How to Work with Git Branches

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Git branches are an excellent way to take your project in other directions, test new ideas, explore alternate versions, new features, etc., and even to share code with others to work on debugging issues without committing those issues to the permanent record.

They’re like a parallel universe separate from your primary branch. They’re contained in their own special little place where you can do anything without worrying about destroying everything in your main working branch.

So let’s get started.

Remember that when we set up Git for the first time, we set the name of our default branch to main by using git config --global init.defaultBranch main. (You may see main, trunk, or master depending on the repo you’re contributing to, just something to keep in mind.)

Create a new git branch

To create a new branch and switch to it we can use one of the following options.

In this first option, we’re creating the branch named name_of_branch on line 1 and switching to it in line 2.

git branch name_of_branch
git checkout name_of_branch

Optionally, you can combine the two commands above into one by using the -b flag to create the branch and switch to it at the same time.

git checkout -b name_of_branch

That’s it, your new branch exists and you can start working with it, so let’s explore other useful commands while we work with branches in git:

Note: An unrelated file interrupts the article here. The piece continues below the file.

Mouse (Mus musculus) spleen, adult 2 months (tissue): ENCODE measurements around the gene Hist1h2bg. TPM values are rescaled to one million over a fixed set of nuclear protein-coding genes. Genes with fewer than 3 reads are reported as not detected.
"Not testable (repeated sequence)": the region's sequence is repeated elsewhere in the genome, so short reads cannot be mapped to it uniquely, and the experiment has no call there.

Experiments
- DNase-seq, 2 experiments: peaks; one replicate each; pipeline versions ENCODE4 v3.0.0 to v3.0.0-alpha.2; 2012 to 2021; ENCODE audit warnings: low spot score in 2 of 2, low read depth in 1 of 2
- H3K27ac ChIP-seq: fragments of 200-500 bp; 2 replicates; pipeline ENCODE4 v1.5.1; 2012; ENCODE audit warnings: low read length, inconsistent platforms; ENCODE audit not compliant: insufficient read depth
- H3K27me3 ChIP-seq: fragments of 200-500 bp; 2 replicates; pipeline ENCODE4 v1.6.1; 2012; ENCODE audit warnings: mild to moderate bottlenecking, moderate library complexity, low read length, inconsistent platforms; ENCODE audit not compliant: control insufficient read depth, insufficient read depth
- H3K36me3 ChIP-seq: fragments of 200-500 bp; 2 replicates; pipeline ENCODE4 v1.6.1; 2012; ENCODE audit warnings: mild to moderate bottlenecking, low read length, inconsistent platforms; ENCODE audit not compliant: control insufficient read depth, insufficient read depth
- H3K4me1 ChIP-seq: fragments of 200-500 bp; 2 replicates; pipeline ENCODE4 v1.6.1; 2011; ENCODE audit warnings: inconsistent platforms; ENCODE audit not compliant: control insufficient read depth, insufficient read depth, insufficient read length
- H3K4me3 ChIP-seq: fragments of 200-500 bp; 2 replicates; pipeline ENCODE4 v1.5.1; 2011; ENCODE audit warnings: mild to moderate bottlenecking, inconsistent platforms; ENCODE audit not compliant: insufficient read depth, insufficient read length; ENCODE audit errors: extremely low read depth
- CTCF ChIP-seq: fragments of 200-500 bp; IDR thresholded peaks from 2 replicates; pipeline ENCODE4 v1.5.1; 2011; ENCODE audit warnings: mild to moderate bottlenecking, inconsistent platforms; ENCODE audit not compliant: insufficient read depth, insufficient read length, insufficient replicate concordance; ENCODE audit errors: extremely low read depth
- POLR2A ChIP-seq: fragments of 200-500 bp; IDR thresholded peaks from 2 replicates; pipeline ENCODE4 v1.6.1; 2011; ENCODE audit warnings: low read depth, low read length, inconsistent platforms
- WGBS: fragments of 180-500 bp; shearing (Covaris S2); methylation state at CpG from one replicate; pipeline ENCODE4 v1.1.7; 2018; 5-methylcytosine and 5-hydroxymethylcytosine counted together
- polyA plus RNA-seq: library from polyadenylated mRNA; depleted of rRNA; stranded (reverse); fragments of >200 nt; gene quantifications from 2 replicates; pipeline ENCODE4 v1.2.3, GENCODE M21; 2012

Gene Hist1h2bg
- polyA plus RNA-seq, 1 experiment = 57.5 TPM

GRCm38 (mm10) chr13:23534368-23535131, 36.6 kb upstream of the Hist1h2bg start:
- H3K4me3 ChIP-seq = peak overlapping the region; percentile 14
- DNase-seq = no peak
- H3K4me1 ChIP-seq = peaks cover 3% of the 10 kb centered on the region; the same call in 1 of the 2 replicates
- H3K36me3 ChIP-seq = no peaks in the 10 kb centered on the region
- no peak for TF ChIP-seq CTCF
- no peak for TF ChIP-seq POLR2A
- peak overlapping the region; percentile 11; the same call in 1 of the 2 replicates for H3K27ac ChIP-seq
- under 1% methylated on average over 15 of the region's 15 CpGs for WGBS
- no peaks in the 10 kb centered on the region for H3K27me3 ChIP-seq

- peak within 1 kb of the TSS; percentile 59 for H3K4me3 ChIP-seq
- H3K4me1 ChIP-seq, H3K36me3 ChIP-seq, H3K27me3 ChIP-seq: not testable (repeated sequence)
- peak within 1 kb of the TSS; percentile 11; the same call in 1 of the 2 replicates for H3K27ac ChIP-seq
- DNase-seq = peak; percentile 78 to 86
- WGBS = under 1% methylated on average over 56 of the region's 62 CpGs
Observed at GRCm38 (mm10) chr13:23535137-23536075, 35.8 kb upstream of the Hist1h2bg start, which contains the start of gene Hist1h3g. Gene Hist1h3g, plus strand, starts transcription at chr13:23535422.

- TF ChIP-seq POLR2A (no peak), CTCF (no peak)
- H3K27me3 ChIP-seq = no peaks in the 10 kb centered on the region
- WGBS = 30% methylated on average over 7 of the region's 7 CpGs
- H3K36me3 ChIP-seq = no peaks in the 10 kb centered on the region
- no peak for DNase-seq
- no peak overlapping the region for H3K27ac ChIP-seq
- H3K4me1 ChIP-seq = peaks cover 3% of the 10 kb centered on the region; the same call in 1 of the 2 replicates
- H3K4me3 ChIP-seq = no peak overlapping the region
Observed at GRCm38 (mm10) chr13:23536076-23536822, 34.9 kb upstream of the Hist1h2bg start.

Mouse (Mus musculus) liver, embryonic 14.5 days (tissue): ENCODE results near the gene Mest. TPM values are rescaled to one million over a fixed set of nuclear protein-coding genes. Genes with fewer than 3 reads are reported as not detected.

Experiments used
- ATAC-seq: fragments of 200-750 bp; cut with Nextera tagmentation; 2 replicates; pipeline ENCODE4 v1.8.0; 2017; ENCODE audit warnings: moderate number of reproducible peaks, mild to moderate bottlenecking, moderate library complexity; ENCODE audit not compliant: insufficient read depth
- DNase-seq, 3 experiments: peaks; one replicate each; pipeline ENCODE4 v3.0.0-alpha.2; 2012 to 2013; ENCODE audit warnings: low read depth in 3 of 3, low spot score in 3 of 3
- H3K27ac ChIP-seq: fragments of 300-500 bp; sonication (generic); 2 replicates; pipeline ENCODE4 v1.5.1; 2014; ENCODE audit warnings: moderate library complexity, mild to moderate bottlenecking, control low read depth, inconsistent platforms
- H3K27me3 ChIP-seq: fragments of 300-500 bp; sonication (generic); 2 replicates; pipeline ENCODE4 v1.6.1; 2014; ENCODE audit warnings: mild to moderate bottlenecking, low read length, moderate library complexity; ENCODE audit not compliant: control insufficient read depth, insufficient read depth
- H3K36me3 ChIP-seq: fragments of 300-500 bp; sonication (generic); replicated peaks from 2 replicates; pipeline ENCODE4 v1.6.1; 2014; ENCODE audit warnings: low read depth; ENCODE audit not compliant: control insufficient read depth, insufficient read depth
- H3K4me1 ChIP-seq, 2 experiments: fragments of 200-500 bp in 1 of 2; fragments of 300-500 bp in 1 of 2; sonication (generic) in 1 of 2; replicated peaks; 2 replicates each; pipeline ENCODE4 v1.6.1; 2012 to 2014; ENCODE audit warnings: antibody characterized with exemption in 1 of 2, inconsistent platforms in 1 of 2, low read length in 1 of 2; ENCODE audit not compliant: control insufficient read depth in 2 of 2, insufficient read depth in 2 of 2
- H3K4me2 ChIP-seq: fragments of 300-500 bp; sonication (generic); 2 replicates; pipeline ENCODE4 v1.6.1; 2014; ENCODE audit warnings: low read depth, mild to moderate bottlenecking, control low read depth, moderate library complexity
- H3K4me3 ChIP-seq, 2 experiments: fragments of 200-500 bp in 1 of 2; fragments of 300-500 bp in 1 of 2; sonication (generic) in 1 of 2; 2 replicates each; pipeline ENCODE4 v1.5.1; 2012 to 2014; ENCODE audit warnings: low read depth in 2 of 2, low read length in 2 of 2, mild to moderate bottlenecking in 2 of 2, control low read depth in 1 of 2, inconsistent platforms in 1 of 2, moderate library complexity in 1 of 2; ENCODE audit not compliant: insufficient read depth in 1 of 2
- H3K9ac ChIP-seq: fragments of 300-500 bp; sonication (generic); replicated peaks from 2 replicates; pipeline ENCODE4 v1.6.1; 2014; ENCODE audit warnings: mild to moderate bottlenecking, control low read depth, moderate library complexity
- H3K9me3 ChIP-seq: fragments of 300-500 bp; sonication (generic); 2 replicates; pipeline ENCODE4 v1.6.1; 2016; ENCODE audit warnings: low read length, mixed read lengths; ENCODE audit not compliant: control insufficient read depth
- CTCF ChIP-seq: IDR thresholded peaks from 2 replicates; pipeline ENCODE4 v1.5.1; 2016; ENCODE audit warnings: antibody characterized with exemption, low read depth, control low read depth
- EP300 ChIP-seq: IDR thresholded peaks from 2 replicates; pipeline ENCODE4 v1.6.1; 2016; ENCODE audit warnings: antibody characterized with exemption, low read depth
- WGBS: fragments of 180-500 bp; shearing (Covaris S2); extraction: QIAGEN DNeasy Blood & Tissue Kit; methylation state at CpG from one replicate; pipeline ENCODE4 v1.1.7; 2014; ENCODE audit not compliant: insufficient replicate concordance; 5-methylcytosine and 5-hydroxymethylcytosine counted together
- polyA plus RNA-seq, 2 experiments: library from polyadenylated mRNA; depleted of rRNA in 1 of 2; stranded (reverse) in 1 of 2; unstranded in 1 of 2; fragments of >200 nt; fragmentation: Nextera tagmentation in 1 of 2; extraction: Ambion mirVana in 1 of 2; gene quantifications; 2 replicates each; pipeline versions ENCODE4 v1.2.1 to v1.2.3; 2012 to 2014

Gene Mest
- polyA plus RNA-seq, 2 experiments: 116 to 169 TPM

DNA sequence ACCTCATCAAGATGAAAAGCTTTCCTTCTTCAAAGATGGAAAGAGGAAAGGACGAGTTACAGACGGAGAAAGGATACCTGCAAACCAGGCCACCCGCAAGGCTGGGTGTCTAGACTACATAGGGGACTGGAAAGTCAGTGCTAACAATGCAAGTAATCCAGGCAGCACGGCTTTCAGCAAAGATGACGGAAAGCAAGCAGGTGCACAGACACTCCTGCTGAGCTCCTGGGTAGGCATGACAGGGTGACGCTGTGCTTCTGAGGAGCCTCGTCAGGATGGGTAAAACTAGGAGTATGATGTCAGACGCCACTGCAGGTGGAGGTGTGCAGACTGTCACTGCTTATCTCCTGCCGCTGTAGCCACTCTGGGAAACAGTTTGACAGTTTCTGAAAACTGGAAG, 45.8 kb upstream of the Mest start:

Working with git branches

See all your branches

git branch

You can use git branch to see a list of all the branches. Also, the branch with the asterisk is the branch you’re currently in. To get out of this screen, type :q.

See current branch

git branch –show-current

You can use the –show-current flag to see the specific branch you’re in without listing every branch like the first command. This is helpful if you have 100s of branches in a large project.

Switch branches

git checkout main

At any time you can switch back to the main branch using git checkout main (since our branch is named main).

git checkout can be used with any branch name to switch to another one, not only the main branch. Simply use git checkout name_of_branch.

Merge a branch

git merge name_of_branch

Once your new feature is done, and you’re ready to move your commits into your main branch you will perform a merge.

git merge name_of_branch will merge your commits from that branch name into the branch you’re currently in, so if you want to merge your branch into main, be sure to git checkout main first.

Share a branch to GitHub

You can also use branches to share code with others on GitHub without committing to your main branch, which can be helpful to debug an issue and not create a permanent record of said issue. The steps are as follows:

  1. git checkout -b name_of_branch to create and switch to your branch.
  2. Next, you’ll make any commits to your branch that you want to share.
  3. git push origin push name_of_branch to push your branch to your GitHub Repo.
  4. Now when you open your repo in GitHub and click on the main dropdown you’ll see your new branch.

That’s all for today. Here are some extra resources:


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